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Submariners beat the elements to swim the Channel and raise £6k for mental health charities

24 June 2022
Four Royal Navy submariners completed the ‘Channel splash’, swimming from England to France for mental health charities.

Captain Elton Sharkey, Commander Richard Cragg and Lieutenant Commanders Callum Fraser and Hugo Mitchell-Heggs picked the longest day of the year to attempt their relay, striking out from Samphire Hoe in Dover and aiming for Cap Griz Nez, 21 miles away.

Each man spent an hour in the water, then three resting as his colleagues took their turns. By adhering to the rules of speedos only (despite a water temperature of just 14 Celsius, making June one of the colder months to attempt the crossing), swim cap and goggles, the team achieved an official Channel Swimming Association certification. 

Commander Cragg got to the team moving at 0327, setting a cracking pace in the dark. After his hour of swimming, Captain Sharkey took over at sunrise before handing over to Lt Cdr Hugo Mitchell-Heggs and Lt Cdr Callum Fraser to each complete their first round of one hour shifts each. 

The water temperature dropped as they ventured further into the channel, with constant wind and a stronger-than-expected current fighting them and generating some choppy and unfavourable conditions which didn’t help keeping a steady pace. Add a few thousand jellyfish and crossing one of the busiest shipping lanes in the world to really spice things up.

The team worked hard, and by their third hour stint each they had good sight of the French coast, but a strong easterly current coming from Cap Gris Nez point prevented them from touching distance of this peninsula… so close yet so far!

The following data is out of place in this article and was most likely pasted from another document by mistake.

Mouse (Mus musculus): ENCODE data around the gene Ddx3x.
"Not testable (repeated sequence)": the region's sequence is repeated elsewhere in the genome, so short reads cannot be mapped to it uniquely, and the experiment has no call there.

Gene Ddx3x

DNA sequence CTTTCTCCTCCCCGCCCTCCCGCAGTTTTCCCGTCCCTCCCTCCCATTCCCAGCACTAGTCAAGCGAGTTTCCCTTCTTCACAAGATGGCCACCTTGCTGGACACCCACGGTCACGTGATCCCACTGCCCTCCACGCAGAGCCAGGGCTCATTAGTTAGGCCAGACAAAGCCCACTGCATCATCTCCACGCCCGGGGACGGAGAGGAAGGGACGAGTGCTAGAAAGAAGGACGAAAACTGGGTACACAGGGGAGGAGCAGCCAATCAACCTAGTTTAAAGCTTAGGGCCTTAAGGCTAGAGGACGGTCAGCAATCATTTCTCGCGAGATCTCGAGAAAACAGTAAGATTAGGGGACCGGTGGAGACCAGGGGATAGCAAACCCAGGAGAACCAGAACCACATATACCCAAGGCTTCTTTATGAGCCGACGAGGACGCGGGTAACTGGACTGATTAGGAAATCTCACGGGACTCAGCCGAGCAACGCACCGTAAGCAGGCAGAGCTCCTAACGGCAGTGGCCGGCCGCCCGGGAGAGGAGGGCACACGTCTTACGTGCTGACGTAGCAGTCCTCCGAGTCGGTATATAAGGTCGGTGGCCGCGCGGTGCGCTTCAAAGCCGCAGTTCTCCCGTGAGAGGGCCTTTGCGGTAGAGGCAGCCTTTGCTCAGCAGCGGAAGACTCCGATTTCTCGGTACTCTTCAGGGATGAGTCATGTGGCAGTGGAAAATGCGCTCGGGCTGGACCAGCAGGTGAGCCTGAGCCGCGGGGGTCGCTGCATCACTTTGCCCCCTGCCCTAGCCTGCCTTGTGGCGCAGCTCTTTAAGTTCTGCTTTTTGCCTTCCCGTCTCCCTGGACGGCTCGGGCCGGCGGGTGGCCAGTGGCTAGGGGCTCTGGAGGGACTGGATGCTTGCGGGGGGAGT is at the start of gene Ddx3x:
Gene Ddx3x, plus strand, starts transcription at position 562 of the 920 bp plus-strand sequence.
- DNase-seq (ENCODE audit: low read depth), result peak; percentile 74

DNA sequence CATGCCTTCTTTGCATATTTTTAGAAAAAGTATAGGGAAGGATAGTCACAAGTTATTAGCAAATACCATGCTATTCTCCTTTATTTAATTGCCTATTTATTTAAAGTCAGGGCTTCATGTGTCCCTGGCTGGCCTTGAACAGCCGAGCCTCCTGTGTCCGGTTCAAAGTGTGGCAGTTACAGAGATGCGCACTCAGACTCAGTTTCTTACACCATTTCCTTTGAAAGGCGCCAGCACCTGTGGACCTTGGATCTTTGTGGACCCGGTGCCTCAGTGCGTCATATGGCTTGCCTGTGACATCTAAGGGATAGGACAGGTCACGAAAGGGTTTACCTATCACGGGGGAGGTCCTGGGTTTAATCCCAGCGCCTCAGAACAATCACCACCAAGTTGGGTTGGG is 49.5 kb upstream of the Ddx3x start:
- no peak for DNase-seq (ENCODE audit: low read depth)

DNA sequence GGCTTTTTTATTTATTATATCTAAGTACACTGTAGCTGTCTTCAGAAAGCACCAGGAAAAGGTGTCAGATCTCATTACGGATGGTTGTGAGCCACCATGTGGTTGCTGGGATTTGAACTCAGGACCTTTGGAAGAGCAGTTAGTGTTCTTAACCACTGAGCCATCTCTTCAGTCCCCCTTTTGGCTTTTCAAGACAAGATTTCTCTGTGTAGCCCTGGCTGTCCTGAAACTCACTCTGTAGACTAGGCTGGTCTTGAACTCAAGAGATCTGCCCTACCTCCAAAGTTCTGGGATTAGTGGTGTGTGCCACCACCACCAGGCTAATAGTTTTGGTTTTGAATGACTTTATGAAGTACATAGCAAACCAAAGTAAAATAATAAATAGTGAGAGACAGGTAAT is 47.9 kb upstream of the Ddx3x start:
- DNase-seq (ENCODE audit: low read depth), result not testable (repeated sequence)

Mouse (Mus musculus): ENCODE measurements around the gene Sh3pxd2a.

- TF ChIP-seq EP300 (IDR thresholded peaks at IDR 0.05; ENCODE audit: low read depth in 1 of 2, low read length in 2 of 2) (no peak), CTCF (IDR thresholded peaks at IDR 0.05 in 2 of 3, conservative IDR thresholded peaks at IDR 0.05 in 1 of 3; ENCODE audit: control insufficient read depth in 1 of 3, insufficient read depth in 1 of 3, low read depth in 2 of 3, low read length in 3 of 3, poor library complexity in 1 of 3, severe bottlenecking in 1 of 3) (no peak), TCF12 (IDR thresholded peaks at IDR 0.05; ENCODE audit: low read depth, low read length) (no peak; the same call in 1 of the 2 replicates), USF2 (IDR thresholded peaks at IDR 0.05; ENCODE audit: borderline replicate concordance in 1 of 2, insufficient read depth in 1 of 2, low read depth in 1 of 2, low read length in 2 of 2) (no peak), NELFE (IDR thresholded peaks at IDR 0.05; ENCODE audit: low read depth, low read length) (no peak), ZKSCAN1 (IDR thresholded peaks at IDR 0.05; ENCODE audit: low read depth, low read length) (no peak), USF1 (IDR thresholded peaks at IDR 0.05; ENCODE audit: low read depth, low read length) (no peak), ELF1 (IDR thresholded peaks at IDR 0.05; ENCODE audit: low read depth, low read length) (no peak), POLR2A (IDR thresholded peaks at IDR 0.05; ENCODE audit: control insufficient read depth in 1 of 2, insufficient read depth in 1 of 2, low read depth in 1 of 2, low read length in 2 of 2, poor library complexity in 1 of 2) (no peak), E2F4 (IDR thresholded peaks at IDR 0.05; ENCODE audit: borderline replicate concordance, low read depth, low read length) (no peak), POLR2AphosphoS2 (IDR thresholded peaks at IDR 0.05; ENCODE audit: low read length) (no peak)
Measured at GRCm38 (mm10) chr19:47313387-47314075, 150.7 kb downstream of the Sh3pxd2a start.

to break through the final stretch of choppy waves and a final push onto the Plage de Wissant, 17 hours and 11 minutes after leaving England, having collectively covered 22½ miles. 

The team was one of eight which had struck out from beneath the White Cliffs that morning. Only four made it to France.

The submarines say they owe their success to their relentless teamwork and a robust process of self-care, helping each other out of the water between shifts, drying off, warming up and piling in the calories for their next hour-long swim shift, three hours later. 

They were also very much motivated by the hundreds of messages of support from family, friends, colleagues and a much wider community that support the Royal Navy. 

More importantly, they’ve raised more than £6,000 for the Royal Navy and Royal Marines Charity, where all funds raised will provide Mental Health and Wellbeing support to serving personnel, veterans and their families.

You can still donate at this link:  Elton Sharkey is fundraising for Royal Navy and Royal Marines Charity (


Photos credit to HMS Oardacious.

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